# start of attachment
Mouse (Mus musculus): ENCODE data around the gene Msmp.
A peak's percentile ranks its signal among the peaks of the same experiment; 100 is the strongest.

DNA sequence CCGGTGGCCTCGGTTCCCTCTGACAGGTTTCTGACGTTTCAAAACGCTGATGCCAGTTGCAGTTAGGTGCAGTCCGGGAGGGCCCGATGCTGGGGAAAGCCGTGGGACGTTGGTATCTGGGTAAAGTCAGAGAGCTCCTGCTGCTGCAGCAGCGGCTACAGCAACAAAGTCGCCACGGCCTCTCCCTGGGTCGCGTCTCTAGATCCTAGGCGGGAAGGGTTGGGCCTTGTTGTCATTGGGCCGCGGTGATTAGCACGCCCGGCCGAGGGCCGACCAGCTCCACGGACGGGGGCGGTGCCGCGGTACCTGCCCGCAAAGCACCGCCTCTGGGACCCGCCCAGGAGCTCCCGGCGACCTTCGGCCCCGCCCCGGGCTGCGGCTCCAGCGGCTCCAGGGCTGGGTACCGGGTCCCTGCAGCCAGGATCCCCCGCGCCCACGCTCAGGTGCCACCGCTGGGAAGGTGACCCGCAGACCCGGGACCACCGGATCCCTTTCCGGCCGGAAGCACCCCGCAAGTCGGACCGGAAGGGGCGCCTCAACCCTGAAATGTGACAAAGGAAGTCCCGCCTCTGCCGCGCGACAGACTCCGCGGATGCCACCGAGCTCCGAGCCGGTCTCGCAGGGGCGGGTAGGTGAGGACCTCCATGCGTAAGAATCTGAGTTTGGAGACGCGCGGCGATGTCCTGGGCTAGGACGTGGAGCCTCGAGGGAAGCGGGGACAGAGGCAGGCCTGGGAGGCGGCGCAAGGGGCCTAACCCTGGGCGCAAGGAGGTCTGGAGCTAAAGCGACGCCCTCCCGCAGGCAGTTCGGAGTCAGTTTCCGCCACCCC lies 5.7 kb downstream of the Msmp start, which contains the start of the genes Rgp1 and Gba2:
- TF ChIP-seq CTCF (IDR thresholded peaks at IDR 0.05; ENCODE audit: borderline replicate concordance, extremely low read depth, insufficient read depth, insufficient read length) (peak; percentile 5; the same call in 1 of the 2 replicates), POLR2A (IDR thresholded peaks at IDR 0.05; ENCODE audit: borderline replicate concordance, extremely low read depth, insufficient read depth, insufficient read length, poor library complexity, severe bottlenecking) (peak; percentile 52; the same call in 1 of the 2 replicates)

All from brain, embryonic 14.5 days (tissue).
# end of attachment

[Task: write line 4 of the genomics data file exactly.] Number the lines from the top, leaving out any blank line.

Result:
- TF ChIP-seq CTCF (IDR thresholded peaks at IDR 0.05; ENCODE audit: borderline replicate concordance, extremely low read depth, insufficient read depth, insufficient read length) (peak; percentile 5; the same call in 1 of the 2 replicates), POLR2A (IDR thresholded peaks at IDR 0.05; ENCODE audit: borderline replicate concordance, extremely low read depth, insufficient read depth, insufficient read length, poor library complexity, severe bottlenecking) (peak; percentile 52; the same call in 1 of the 2 replicates)